Strict Finitism and Transhumanism

Peter Rothman, Humanity+, Dec 19, 2014
Commentary by Stephen Downes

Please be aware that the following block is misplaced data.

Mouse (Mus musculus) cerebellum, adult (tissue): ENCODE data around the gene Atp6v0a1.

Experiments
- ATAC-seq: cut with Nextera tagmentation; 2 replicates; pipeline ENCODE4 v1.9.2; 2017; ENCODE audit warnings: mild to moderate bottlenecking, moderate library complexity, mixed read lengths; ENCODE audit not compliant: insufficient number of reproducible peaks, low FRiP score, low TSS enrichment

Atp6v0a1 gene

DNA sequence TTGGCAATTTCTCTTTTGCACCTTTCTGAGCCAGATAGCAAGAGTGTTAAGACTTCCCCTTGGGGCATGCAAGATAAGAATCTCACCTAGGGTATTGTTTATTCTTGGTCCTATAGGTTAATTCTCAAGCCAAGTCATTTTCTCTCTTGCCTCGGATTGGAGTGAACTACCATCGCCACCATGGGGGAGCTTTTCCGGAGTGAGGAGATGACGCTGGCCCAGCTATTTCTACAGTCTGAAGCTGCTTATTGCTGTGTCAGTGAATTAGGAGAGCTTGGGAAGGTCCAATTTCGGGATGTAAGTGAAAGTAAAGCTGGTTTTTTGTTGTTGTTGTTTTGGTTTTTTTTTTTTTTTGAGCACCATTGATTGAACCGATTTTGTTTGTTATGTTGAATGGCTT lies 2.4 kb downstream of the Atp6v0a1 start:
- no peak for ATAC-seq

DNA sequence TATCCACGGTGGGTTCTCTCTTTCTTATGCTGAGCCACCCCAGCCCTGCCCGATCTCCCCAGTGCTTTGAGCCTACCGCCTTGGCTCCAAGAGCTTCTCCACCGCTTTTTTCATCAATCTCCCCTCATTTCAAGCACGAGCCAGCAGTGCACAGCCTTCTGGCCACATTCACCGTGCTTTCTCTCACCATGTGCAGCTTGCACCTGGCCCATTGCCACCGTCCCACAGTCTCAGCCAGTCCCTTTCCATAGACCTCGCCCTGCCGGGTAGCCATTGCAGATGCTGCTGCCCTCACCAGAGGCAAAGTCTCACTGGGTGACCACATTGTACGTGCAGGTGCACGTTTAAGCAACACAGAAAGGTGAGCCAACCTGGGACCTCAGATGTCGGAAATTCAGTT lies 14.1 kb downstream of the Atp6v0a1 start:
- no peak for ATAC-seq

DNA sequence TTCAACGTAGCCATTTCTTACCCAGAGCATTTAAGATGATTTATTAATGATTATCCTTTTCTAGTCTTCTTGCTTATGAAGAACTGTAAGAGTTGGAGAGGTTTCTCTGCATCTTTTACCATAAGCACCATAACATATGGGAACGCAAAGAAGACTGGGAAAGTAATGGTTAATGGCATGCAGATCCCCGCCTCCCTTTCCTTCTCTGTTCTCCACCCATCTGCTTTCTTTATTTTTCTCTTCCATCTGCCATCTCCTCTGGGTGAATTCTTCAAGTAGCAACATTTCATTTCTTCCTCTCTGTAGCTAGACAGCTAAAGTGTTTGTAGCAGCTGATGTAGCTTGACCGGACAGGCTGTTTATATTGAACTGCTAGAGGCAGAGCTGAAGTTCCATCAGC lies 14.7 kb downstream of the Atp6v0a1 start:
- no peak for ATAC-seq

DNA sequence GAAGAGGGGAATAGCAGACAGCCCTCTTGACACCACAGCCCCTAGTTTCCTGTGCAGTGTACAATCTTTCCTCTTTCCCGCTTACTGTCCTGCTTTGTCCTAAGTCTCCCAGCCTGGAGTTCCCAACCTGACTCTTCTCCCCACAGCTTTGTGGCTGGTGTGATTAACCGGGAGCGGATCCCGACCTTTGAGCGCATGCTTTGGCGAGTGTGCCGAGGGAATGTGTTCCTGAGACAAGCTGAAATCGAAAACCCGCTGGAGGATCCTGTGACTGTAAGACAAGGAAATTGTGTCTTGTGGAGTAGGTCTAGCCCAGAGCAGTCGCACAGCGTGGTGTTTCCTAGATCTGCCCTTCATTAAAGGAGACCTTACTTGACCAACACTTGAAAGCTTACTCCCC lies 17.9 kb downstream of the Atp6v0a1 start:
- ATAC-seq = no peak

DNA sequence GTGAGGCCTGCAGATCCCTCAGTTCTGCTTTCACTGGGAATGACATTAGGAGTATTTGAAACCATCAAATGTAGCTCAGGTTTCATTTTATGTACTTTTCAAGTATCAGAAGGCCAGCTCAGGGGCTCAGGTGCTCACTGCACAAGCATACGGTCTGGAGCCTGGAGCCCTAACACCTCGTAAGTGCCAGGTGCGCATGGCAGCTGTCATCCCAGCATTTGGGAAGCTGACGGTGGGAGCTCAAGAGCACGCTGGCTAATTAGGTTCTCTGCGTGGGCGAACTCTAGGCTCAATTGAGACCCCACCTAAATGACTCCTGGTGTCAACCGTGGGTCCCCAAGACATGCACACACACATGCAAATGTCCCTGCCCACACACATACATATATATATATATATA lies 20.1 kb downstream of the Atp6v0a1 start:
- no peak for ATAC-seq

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I have a very unhappy relationship with the concept of infinity. I maintain that I can't comprehend infinity, and infinity insists on inserting itself into my cognition. This impacts what I think about pretty much everything (including, even, what I mean when I say 'everything'). For me, the pragmatic question is that, if infinity is in any sense 'real', then it may be impossible to 'grow' or 'develop' cognitive processes that rely on it. This has a direct impact on what I can (or want to) say about learning and cognition - for example, a network process that does not have 'infinity' somehow built in will be incapable of performing 'real' mathematics or other cognitive functions. My own thought is that the concept of infinity is a convenient fiction - there are no 'real' infinities, and a system of reasoning (such as mathematics) that produces one is to that extent also a convenient fiction. To get a sense of the sort of debate I have in mind here, read this article.

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